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We got to know each other and got close extremely quickly and the bond just became so, so strong. And then I also think in a business for it to work you have to be able to hash it out. So I think because we did have such a strong relationship and so much love, we’re really able to… You have to have fierce conversations but then get to a higher ground. – I think leaving back in 2013 it was kind of a very emotionally-charged moment. I remember we had this dinner at a nice Italian restaurant. – Angelini. – I told Natasha something really upsetting. I said, “I don’t believe in you as CEO of Coolhaus any longer.” There was a huge blowout, both of us stormed, one of us stormed out. – We don’t remember who. – One of us walked home. I got on my computer and emailed our other business partner and was like, “I can no longer work for Natasha.” –

You were truly done. – For the next three to four months after that I literally sat in my bed and watched– – You watched every SVU. – 21 seasons of “Law and Order: SVU.” (laughs) – Freya said to me she didn’t believe in me as a CEO, for some people that could be a relationship-ender. I took that as a kick in the ass to say, “You know what, I could be even better and stronger and I could evolve more to be that best CEO.” And I knew deep down when things are said in the heat of an argument, they’re exaggerated or they’re not always meant. I was leaning on her for a lot of certain responsibilities. When she stepped away I was like, “Okay well I’m responsible for this and I’m gonna learn it.” (laughing) – I’m very proud that she is still our CEO. – Thank you. – And has grown the business since then. – I know you’re proud of me. – [Natasha] First we kinda scaled the trucks, expanded in L.A. but also in other cities, Texas and New York. And then about two, three years into the business we wanted to revisit the channels that we felt we really didn’t even understand, which was scoop shops and grocery. And so we opened our flagship store in Culver City and now we have one in Old Town and Dallas.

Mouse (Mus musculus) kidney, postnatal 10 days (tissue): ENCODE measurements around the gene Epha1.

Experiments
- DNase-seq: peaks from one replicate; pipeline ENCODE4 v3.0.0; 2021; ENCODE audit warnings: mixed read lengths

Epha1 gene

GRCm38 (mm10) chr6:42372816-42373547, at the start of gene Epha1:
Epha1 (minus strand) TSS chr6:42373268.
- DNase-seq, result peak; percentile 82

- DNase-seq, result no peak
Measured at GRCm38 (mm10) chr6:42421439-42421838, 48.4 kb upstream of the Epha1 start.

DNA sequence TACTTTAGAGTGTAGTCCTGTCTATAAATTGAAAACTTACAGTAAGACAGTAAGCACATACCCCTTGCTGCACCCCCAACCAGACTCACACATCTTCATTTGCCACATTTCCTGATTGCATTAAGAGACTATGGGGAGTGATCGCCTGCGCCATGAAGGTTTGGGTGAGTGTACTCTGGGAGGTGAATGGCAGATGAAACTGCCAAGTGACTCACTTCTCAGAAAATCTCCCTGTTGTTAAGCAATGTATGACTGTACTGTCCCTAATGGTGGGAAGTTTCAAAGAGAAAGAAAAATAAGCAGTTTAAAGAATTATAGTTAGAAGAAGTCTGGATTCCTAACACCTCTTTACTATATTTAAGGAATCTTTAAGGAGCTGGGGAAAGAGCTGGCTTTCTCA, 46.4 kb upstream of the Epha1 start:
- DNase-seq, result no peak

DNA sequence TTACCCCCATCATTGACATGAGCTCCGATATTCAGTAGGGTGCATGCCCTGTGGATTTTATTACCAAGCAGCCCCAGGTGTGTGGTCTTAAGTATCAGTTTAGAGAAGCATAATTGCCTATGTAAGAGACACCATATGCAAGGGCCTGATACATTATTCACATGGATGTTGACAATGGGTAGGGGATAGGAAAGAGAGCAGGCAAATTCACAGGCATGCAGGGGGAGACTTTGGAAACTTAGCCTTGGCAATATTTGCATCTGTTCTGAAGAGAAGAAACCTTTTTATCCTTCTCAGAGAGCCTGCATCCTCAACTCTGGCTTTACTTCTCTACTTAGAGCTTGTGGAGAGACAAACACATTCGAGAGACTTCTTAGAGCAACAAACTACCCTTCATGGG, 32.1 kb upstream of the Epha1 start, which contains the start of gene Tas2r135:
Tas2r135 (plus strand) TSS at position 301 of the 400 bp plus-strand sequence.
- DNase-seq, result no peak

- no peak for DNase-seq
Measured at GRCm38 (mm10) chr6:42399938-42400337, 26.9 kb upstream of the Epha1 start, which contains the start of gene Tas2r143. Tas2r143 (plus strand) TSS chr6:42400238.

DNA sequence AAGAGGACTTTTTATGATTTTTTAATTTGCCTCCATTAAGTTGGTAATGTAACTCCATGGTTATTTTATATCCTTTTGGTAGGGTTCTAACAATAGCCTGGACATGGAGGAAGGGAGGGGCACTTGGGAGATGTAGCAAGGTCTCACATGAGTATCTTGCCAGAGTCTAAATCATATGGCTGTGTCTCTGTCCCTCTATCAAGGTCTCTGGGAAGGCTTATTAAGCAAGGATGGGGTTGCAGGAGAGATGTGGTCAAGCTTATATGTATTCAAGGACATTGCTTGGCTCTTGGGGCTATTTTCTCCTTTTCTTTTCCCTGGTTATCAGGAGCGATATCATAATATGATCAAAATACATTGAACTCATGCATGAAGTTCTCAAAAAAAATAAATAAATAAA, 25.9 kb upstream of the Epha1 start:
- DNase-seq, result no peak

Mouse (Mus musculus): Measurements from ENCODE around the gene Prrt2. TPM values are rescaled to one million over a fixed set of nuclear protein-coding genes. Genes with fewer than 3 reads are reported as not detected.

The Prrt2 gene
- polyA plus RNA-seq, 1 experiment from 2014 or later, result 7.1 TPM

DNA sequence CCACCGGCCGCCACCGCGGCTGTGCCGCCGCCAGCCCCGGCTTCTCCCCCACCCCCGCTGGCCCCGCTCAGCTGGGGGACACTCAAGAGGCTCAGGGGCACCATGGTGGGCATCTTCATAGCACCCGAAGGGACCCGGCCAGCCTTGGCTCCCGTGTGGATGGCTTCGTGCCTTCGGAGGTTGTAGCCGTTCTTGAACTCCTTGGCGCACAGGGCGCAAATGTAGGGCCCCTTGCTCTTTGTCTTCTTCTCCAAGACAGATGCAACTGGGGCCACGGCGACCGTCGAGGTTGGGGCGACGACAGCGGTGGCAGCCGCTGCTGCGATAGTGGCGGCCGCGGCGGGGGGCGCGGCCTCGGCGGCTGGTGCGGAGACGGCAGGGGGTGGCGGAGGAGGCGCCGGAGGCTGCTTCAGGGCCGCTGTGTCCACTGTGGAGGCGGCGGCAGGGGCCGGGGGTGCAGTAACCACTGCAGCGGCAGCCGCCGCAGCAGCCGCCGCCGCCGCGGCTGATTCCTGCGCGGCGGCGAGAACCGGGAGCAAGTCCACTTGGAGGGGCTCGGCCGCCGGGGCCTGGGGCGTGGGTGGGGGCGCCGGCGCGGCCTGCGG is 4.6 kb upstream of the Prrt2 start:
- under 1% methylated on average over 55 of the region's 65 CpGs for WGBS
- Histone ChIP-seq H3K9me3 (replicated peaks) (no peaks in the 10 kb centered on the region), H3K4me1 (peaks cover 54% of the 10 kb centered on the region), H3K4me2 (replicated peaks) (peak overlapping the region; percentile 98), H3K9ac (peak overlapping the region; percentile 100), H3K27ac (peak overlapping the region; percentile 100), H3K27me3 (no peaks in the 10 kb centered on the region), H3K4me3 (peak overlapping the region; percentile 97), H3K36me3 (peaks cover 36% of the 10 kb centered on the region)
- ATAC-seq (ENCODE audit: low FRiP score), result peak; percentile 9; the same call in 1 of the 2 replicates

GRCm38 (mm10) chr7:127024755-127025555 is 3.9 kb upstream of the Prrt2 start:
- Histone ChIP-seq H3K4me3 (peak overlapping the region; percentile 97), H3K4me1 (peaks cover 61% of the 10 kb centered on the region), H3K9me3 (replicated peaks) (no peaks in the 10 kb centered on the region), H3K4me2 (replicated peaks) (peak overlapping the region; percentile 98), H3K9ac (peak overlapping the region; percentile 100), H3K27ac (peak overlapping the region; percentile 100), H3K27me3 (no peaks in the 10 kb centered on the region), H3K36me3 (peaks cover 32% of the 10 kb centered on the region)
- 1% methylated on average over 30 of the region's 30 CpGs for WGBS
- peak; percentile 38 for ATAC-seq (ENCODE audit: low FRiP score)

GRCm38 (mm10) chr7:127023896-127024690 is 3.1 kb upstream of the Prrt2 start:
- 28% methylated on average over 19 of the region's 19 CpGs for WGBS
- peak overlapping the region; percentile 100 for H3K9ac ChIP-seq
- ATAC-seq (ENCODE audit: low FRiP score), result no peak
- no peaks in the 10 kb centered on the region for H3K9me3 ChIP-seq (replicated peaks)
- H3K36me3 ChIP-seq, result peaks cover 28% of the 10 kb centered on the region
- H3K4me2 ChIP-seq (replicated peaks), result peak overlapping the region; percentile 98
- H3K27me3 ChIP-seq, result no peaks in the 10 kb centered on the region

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And then we wandered into a Whole Foods and asked, how do we get our ice cream sandwiches on the shelf? And we started in three Whole Foods and really grew that business tremendously to about 6,000 doors in every state and we’re also in Middle Eastern and Asian countries and the Cayman Islands. It’s really cool when you go into a store and you see your product there, especially in stores where you didn’t expect it, like we’re sold at the little market in the Grand Canyon. I remember thinking. when we get on the shelf at Whole Foods we’ll be like, “We’ve done it.

” Thank you so much. Look what we got, oh! Coolhaus has just continued to grow incredibly ever since even that first year. Freya and I like to say we’re “gateway gays.” You can just put the “gay” in gateway. Growing is a huge learning experience and I think the whole key and your coat of armor as an entrepreneur is you really have to just fail fast, but it’s important that you take the positive of it, apply that, and then just you have to say, this didn’t work and live with that and what’s next? If you really look back and think about this wild, wild idea that was a huge risk, that was so tiny and was so out there, and if you could fast-forward from that initial feeling to where we are now, I mean, it would be astonishment. I think it’s a huge honor to be a founder and a CEO and be given the leadership to be able to move the dial and take it where it needs to go. I absolutely love what I do so I’m very lucky.